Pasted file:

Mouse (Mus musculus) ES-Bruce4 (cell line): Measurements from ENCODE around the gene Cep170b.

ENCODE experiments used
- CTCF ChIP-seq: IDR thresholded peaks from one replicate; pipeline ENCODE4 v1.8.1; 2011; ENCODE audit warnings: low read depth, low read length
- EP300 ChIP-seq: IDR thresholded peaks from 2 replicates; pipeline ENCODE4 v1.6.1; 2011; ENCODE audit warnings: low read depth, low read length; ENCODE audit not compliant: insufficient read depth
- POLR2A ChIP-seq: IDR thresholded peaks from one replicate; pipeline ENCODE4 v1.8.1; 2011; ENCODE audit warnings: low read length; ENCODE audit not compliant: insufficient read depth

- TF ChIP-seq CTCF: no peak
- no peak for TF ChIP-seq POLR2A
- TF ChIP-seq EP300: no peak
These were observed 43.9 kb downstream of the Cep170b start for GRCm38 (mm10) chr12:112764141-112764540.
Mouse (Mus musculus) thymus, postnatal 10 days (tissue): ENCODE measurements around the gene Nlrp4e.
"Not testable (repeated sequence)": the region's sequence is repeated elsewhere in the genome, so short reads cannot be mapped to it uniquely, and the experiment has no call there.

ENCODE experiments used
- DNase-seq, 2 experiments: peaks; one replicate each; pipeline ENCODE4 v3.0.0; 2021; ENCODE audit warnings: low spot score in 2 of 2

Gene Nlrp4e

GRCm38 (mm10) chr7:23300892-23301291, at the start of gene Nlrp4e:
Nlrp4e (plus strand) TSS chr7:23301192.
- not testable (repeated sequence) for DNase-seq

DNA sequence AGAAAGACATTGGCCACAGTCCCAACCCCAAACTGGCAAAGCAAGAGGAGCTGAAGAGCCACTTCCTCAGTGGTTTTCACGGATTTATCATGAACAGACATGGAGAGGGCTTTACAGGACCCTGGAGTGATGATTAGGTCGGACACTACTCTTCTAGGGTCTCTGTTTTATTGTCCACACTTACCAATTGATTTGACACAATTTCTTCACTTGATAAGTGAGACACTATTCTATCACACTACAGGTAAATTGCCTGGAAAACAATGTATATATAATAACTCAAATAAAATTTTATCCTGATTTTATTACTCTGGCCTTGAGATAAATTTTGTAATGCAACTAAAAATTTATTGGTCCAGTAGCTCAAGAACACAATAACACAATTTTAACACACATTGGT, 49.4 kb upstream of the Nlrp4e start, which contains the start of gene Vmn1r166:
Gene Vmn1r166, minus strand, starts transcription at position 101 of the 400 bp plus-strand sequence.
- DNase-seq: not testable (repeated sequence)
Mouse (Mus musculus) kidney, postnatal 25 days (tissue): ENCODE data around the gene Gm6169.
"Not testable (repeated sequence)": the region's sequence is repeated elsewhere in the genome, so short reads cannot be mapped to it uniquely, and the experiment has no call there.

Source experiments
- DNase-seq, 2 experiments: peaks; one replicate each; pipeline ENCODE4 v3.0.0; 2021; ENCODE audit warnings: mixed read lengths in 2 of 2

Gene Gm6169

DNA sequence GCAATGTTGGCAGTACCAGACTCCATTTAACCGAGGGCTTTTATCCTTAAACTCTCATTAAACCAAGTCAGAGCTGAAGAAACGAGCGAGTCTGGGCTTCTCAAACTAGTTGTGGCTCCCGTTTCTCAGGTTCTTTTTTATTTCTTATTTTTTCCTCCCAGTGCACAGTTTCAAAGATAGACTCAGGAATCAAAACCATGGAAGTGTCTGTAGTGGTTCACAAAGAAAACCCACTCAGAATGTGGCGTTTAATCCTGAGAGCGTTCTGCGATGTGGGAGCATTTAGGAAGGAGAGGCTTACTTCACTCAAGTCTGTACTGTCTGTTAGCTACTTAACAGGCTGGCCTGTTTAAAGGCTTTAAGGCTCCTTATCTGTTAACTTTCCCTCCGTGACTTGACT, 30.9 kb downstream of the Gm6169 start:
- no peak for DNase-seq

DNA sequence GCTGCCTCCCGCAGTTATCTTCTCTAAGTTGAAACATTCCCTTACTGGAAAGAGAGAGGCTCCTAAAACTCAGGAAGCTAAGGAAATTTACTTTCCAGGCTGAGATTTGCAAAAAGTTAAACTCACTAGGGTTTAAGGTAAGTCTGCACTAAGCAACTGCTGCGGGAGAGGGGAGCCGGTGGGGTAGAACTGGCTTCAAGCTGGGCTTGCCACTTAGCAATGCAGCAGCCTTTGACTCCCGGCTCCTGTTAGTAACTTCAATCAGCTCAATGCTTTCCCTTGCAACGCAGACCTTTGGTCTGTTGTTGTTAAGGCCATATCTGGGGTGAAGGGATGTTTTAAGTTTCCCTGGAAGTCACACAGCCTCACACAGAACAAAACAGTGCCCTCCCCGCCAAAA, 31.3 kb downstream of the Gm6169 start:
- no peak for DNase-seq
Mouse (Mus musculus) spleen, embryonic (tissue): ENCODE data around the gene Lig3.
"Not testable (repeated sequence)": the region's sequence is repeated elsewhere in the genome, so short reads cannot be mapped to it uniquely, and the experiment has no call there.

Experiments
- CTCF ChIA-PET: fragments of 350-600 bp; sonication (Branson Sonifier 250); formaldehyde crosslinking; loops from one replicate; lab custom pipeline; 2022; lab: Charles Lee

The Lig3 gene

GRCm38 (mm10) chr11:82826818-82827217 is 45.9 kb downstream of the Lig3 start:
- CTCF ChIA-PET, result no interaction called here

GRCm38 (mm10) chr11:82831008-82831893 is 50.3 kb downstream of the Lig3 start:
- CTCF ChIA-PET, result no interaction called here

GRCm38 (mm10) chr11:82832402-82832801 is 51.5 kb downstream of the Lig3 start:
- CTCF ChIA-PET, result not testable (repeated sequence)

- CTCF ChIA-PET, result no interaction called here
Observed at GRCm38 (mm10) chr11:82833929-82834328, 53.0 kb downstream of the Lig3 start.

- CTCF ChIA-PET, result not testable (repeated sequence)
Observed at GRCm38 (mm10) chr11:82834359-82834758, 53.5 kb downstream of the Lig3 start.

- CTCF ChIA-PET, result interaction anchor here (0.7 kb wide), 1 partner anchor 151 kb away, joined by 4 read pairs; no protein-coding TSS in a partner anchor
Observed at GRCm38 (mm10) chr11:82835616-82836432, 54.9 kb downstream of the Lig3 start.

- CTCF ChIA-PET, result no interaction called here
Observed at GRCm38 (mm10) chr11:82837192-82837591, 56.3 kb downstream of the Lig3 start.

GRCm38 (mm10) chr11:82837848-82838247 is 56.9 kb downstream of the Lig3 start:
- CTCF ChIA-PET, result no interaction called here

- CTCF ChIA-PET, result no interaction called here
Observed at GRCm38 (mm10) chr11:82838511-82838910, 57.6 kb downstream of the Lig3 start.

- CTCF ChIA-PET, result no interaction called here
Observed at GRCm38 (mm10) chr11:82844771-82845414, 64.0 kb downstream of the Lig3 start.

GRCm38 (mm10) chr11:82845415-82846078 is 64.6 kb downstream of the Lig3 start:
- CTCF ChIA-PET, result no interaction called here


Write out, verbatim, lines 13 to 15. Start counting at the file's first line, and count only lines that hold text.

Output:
- DNase-seq, 2 experiments: peaks; one replicate each; pipeline ENCODE4 v3.0.0; 2021; ENCODE audit warnings: low spot score in 2 of 2

Gene Nlrp4e

GRCm38 (mm10) chr7:23300892-23301291, at the start of gene Nlrp4e: